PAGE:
Champions of prizes see them as a component of a wider system to promote innovation, rather than as an outright replacement either for grants or patents. Instead, the hope is that prizes will help to compensate for the specific weaknesses of those alternatives. …  In an ideal world, prizes could replace patents. … But to explain that idea is to see its limitations. How could the government know enough about the costs and benefits – and even the very possibility – of an innovation to put a price tag on it and write the terms of reference for a prize competition? …

Prizes were once the standard way of encouraging basic research. According to Robin Hanson, an economist at George Mason University, more than twice as many 18th-century scientific societies paid for results using prizes or medals than paid for effort with grants. As that changed, scientific societies sometimes ignored the wishes of donors, or even had the wills of deceased donors voided, in order to hand out grants rather than the prizes specified.

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Rationality Quotes 8

"Like a lot of people in the computer industry, Keith Malinowski had spent his whole life being the smartest person in the room, and like most of his fellows the experience left him with a rather high opinion of his opinions."
        — Rick Cook, The Wizardry Quested

"The fact that we can become accustomed to anything, however disgusting at first, makes it necessary to examine carefully everything we have become accustomed to."
         — George Bernard Shaw

"Beware `we should…’, extend a hand to `how do I…’"
        — Alan Cox

"I assign higher credibility to an institution if liberals accuse it of being conservative and conservatives accuse it of being liberal."
        — Alex F. Bokov

"An open mind is a great place for other people to dump their garbage."
        — Rev. Rock, Church of the Subgenius

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Acceptable Casualties

Follow Up to Bias Against Torture and Kind Right-Handers

Imagine that one month after the 9/11 attacks the U.S. conducted a massive bombing campaign against terrorist training camps in Afghanistan.  Further assume that (1) the U.S. knew Bin Laden was well hidden and so the attacks would have no significant chance of killing him, (2) the U.S. military had estimated that about 5,000 innocents would die because of the bombings and indeed around 5,000 innocents did die, and (3) the bombings were conducted mainly to deter future terrorist attacks against the U.S.  Such a bombing campaign would have been widely supported in the U.S.  Most Americans would assign the moral blame for the civilian deaths to Bin Laden.

But now imagine that instead of conducting a bombing campaign President Bush ordered the assassination of Bin Laden’s closest relatives.  Assume that 500 people were killed including all of Bin Laden’s parents, grandparents, children, uncles, aunts, and first cousins who were alive on 9/11.  President Bush, lets assume, announced that although those killed were innocents their deaths were necessary to deter future terrorist attacks against the U.S.  My guess is that for ordering such assassinations Bush would have been impeached, removed from office and sentenced to either death or life in prison.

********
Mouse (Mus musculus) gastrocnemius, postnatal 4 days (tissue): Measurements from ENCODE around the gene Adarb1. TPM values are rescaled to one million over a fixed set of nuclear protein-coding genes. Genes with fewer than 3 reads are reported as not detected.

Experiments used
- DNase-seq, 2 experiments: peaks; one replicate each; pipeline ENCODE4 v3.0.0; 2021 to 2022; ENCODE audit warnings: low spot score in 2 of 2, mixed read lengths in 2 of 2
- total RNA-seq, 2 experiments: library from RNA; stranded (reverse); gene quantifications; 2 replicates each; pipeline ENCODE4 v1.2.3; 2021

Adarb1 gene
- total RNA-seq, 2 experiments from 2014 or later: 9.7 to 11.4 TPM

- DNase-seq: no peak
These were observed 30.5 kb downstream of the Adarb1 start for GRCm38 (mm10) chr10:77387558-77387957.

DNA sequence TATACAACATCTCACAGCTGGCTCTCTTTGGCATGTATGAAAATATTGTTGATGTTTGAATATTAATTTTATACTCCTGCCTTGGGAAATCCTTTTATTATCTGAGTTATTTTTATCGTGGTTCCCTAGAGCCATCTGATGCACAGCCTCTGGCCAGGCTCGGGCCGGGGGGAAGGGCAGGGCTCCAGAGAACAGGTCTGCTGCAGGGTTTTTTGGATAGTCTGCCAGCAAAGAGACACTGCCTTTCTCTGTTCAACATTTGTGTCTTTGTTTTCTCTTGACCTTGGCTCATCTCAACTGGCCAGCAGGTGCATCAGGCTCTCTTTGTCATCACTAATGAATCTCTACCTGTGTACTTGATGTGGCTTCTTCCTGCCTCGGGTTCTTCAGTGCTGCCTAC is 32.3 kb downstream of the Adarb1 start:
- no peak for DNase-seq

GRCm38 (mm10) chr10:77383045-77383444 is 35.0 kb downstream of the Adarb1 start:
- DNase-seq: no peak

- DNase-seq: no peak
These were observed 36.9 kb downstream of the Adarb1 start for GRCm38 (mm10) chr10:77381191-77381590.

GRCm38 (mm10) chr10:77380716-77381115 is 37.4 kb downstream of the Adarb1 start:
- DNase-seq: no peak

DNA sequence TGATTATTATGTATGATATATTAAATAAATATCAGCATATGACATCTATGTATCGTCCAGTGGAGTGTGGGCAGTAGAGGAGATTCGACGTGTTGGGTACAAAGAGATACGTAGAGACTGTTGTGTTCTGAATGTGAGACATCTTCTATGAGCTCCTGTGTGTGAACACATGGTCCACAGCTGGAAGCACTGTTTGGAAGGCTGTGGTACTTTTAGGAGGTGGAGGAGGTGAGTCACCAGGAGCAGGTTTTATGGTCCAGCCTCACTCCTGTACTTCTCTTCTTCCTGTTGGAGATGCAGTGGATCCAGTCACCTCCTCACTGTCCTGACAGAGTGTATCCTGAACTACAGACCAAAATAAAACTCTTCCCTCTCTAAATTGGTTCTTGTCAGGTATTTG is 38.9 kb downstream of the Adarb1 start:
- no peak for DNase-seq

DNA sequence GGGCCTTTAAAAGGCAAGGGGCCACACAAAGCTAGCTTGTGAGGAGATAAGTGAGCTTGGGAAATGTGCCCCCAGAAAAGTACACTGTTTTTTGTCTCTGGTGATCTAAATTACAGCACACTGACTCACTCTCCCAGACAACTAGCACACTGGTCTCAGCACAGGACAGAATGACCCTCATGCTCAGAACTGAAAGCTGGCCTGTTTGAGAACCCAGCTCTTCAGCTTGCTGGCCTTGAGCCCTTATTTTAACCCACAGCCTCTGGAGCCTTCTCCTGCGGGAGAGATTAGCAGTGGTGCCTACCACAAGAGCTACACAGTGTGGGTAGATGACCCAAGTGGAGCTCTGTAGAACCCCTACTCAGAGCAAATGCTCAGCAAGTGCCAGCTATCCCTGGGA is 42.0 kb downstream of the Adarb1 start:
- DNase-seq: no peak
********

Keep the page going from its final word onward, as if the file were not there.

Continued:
The relative expected responses to the bombing campaign and assassinations seem inconsistent because fewer innocents would die with the assassinations and the assassinations might well have a greater deterrence effect on future terrorists.  We would be less bothered by the bombings, I suspect, because we could claim that we didn’t want the innocents to die.  But if we estimate that X number of innocents will die because of a military strike, why should it morally matter whether we actually wanted these X people to perish?

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Rationality Quotes 7

"People don’t buy three-eighths-inch drill bits. People buy three-eighths-inch holes."
        — Michael Porter

"I feel more like I do now than I did a while ago."
        — Arifel

"Know thyself, because in the end there’s no one else."
        — Living Colour, Solace of You

"Student motivation? I’m gonna start hooking you all up to electrodes."
        — Kevin Giffhorn

"A rock pile ceases to be a rock pile the moment a single man contemplates it, bearing within him the image of a cathedral."
        — Antoine de Saint-Exupery

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CFO Overconfidence

A recent NBER paper:

We test whether top corporate executives are miscalibrated, and whether their miscalibration impacts investment behavior. Over six years, we collect a unique panel of nearly 7,000 observations of probability distributions provided by top financial executives regarding the stock market. Financial executives are miscalibrated: realized market returns are within the executives’ 80% confidence intervals only 38% of the time. We show that companies with overconfident CFOs use lower discount rates to value cash flows, and that they invest more, use more debt, are less likely to pay dividends, are more likely to repurchase shares, and they use proportionally more long-term, as opposed to short-term, debt.

It would be relatively easy to measure overconfidence in CFO candidates, and choose less overconfident ones.  Since this doesn’t happen, I suspect that CEOs, like bosses of software managers, prefer overconfident CFOs.

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Rationality Quotes 6

"Gnostic: Knowledge that is so pure that it cannot be explained or proven wrong."
        — Glossary of Zen

"I haven’t been wrong since 1961, when I thought I made a mistake."
        — Bob Hudson

"Sometimes I envy that groundless confidence."
        — Vandread

"I remember when I first learned the word ‘omniscient’. I thought that was a reasonable goal to aim for."
        — Samantha Atkins

"Our language for describing emotions is very crude… that’s what music is for, I guess."
        — Ben Goertzel